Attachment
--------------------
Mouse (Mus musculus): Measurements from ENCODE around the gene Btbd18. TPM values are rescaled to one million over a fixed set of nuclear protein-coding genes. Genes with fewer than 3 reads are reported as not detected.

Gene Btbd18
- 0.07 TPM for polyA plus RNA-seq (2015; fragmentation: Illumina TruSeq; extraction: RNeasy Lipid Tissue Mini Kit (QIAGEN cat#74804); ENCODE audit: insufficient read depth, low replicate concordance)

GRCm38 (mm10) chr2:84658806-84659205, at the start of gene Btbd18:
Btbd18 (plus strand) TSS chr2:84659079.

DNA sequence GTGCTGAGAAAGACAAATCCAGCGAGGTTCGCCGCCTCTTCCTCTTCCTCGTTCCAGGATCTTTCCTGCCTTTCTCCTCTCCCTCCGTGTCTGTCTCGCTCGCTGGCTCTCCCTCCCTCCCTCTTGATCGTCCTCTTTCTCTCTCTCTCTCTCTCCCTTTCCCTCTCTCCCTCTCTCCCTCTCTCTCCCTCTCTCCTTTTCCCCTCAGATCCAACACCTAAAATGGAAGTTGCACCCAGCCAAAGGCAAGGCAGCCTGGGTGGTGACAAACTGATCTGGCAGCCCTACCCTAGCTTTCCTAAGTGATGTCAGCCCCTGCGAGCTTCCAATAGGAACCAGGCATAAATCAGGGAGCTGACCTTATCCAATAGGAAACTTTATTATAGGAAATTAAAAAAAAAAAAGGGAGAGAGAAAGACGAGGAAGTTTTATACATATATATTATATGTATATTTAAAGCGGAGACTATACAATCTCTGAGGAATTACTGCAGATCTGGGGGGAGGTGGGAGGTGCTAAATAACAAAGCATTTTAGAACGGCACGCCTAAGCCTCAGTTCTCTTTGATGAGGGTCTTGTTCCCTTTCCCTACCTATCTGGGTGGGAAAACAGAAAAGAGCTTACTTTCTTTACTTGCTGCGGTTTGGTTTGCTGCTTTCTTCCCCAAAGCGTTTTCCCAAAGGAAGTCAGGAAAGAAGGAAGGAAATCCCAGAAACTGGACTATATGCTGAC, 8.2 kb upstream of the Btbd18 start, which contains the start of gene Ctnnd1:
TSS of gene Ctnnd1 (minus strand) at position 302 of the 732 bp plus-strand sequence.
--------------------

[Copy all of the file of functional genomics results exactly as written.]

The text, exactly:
Mouse (Mus musculus): Measurements from ENCODE around the gene Btbd18. TPM values are rescaled to one million over a fixed set of nuclear protein-coding genes. Genes with fewer than 3 reads are reported as not detected.

Gene Btbd18
- 0.07 TPM for polyA plus RNA-seq (2015; fragmentation: Illumina TruSeq; extraction: RNeasy Lipid Tissue Mini Kit (QIAGEN cat#74804); ENCODE audit: insufficient read depth, low replicate concordance)

GRCm38 (mm10) chr2:84658806-84659205, at the start of gene Btbd18:
Btbd18 (plus strand) TSS chr2:84659079.

DNA sequence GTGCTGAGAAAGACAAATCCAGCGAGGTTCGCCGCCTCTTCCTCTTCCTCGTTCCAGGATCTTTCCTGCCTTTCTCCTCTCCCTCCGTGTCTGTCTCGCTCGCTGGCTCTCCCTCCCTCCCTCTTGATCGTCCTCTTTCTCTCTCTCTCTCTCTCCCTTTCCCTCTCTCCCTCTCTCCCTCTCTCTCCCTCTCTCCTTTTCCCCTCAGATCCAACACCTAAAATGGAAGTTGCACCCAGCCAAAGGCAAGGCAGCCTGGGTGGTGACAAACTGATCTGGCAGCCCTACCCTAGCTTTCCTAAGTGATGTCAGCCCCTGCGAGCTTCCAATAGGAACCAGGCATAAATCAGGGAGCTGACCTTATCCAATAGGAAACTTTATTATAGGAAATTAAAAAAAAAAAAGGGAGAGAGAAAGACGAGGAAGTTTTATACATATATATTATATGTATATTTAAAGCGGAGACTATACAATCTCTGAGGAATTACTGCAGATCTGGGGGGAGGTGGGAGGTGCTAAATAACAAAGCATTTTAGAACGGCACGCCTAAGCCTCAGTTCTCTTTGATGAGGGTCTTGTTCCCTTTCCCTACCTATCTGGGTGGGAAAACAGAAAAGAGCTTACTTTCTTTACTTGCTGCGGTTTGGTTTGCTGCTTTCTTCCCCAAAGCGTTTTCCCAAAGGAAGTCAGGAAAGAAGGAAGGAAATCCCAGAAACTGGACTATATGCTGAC, 8.2 kb upstream of the Btbd18 start, which contains the start of gene Ctnnd1:
TSS of gene Ctnnd1 (minus strand) at position 302 of the 732 bp plus-strand sequence.